On Framing and Displaying Paintings / by Chris Hall

Francois Joseph Heim, Charles V Distributing Awards to the Artists at the Close of the Salon of 1824, 1824, showing paintings displayed in the salon style.

Francois Joseph Heim, Charles V Distributing Awards to the Artists at the Close of the Salon of 1824, 1824, showing paintings displayed in the salon style.

Sometimes stuffing a painting into a picture frame can be as confining as a tuxedo, or a straight jacket.  A century ago and before, art could fit more comfortably in a frame.  Paintings were hung salon style, side by side, clustered together, and in close proximity to each other.  The elaborate and ornate gold frames acted as a visual stop, closing the painting off and keeping it from interfering with the neighboring paintings.  But these framing devices worked well with the paintings of the time, which were all created with formal academic techniques such as perspective, giving them the illusion of depth.  The frame acted as a kind of open window through which people would view the painted tableau within.  Modern Art, which favored the pursuit of truth and reality over artifice, destroyed this illusion.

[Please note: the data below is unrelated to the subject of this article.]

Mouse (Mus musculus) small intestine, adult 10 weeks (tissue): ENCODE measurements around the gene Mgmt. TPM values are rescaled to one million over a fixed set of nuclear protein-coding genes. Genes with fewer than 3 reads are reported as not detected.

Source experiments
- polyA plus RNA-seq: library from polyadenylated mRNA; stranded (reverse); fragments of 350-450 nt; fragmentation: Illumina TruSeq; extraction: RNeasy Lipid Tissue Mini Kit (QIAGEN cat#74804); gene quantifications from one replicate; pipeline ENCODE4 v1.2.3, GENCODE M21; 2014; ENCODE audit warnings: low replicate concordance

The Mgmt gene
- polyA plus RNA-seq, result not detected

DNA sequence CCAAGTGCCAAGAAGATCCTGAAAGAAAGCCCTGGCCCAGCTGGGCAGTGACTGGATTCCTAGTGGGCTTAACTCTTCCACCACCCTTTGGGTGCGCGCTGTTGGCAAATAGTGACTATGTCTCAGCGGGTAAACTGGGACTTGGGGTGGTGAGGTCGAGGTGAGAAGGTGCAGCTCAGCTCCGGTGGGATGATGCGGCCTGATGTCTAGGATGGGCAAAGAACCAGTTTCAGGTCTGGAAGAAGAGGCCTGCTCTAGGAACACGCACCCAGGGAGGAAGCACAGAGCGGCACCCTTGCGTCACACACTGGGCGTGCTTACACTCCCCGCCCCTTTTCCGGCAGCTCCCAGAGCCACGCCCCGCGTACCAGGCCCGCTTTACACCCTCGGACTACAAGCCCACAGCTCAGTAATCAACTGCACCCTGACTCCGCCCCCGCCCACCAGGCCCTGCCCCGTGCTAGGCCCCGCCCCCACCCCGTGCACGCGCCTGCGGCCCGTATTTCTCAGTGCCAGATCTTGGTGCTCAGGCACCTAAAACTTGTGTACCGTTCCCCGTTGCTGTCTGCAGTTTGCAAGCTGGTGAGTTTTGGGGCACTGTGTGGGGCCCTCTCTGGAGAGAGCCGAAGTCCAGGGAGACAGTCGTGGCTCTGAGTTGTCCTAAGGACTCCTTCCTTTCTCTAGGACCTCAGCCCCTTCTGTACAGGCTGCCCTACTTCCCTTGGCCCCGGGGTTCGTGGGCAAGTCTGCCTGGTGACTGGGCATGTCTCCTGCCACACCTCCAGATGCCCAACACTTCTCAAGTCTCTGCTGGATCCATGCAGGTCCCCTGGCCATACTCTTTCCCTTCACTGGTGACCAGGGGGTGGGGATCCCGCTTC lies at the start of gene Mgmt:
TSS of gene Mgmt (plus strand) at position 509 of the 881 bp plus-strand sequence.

As painting grew more and more abstract and  perspective fell into disuse, the works became progressively flatter.  Impasto techniques and abstract over-all composition also meant that the paintings began to have aspirations of expanding outside of the frame.  This trend culminated in the epic scale works of the Abstract Expressionists.  These demanding works had territorial ambitions and  sought to overwhelm to the viewer.  The abstract compositions were now active participants in a gallery space, where before, the works of art were objects of passive reflection.  Modern Art paintings do not always play nice with their neighbors, and so galleries and museums began to drop the confined and cramped salon style installation of art, in favor of giving art more breathing room.  Part of giving Modern Art paintings more breathing room meant getting rid of the stuffy and confining ornate gold frames of old.  Instead, the new paintings were given thin, minimal frames, if they were framed at all.  The visual stop of the framing device was just too much for works of art that aspired to be wild and free, and to go on forever into space, expanding out into the world.  

Oddly enough, while the elaborate gold frames of yester-year may seem a bit too stuffy and formal for Modern Art paintings, the evolution of art installation from the salon style to giving works of art breathing room has unintentionally created a new formality:  cold-white, uninviting, and empty gallery spaces.  There is a new trend in art, however, to show small scale works, such as drawings and prints, once again in the salon style.  I believe the informality of salon style installation is suitable for the humble and democratic nature of drawing and printmaking, and the intimacy of salon style installation can also make a gallery space more inviting.  Salon style installation, where everything is displayed from floor to ceiling, is also good way to convey the idea that Art should be organic, without hierarchy, and without excessive pruning from an overly brutal gardener.